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Let This Be a Lesson: Lecture 10
John Martin, Belshazzar’s Feast, 1820. Oil on canvas. Yale Center for British Art, Paul Mellon Collection
Handwriting on the Wall: John Martin’s Belshazzar’s Feast
Friday, November 22, 2013, 1:30 pm
A painter of fantastical and catastrophic events, Martin was a master scenographer and a Victorian celebrity. In this Old Testament episode, set in a dizzy vision of Babylon, a blaspheming king gets some bad news.
John Walsh presents Let This Be a Lesson: Lecture 10.
John Martin has become a popular subject. The best recent books, however, by Martin Myrone, J. Dustin Wees, and Morton D. Paley, are already out of print. Martin Meisel is excellent on contemporary theater and spectacle.
To access subscription-only articles, or for assistance with any of the below materials, please visit the Nolen Center Library at the Yale University Art Gallery.
On the Artist and the Painting
Myrone, Martin. John Martin: Apocalypse. Exh. cat. London: Tate Britain, 2011–12: 11–21, 99–108, 225.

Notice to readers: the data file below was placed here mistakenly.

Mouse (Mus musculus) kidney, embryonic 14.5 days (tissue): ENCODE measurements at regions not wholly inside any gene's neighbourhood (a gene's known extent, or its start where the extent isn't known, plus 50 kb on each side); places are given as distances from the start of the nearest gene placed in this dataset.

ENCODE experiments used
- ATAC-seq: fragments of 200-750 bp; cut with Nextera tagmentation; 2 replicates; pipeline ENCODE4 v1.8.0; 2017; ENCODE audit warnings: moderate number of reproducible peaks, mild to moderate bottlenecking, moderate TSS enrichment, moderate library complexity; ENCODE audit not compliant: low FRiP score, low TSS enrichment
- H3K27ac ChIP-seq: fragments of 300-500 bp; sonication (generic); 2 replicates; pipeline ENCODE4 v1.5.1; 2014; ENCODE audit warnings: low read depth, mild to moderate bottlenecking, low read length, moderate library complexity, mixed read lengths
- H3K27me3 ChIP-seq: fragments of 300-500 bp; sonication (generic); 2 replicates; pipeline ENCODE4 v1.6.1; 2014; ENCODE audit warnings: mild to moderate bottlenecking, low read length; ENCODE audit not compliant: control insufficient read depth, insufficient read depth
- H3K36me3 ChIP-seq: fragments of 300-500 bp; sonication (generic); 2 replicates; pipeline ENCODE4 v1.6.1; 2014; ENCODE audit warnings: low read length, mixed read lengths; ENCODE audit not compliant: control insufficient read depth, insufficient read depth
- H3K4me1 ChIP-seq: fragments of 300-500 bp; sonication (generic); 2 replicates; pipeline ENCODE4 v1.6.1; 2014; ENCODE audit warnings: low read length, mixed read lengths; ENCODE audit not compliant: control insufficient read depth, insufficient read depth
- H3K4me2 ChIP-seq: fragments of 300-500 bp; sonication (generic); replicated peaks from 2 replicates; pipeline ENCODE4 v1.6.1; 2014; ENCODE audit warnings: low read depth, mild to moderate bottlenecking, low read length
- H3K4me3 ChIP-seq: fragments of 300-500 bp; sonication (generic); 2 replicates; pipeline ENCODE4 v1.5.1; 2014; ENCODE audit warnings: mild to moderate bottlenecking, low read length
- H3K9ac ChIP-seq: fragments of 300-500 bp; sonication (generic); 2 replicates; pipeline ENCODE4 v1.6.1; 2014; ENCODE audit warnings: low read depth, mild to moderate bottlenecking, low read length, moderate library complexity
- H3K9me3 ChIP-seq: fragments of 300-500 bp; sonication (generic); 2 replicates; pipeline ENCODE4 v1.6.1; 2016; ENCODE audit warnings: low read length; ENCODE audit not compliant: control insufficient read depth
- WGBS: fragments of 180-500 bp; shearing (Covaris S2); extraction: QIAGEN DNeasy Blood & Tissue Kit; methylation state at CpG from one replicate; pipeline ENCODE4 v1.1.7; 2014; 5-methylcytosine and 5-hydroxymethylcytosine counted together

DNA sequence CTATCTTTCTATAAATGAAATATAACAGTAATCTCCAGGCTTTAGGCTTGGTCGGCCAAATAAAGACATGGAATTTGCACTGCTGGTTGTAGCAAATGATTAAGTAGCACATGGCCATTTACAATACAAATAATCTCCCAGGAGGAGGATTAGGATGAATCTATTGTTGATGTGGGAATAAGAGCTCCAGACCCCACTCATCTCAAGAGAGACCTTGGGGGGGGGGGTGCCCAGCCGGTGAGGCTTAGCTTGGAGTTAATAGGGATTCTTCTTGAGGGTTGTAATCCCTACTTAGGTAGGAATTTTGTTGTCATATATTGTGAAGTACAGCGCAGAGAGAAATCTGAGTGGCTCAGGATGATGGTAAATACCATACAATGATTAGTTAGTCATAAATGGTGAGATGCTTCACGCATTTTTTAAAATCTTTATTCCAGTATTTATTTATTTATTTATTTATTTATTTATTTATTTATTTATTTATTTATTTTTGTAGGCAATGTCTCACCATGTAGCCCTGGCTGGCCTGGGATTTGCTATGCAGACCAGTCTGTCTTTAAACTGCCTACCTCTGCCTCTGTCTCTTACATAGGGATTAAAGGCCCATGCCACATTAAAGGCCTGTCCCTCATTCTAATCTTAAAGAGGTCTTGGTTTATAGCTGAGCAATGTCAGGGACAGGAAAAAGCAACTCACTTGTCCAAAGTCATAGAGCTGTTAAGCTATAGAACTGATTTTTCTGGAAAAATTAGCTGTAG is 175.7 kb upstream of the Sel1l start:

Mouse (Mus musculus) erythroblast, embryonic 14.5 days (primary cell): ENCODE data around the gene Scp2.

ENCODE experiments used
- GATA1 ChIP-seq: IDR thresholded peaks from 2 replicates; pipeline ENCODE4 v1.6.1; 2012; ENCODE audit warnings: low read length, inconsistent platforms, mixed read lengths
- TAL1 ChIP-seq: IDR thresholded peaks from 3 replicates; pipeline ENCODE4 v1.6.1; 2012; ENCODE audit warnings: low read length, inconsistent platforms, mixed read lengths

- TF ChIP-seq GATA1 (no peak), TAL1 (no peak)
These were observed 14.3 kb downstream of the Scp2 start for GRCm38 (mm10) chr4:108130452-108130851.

Wees, J. Dustin. Darkness Visible: The Prints of John Martin. Exh. cat. Williamstown, Mass.: Clark Art Institute, 1986: 2–4, 29–38.
On the Period
Meisel, Martin. Realizations: Narrative, Pictorial, and Theatrical Arts in Nineteenth-Century England. Princeton, N.J.: Princeton University Press, 1983: 17–28, 166–88.
Paley, Morton D. The Apocalyptic Sublime. New Haven, Conn.: Yale University Press, 1986: 122–54, 189–90.
On the Subject
Daniel 5. NIV Bible.
Note: For the benefit of the lecture audience, we are supplying a recommended reading list as well as links to useful online sources. Any author or publisher who believes that his or her rights have been violated should contact Rights and Reproductions at the Yale University Art Gallery at email@example.com.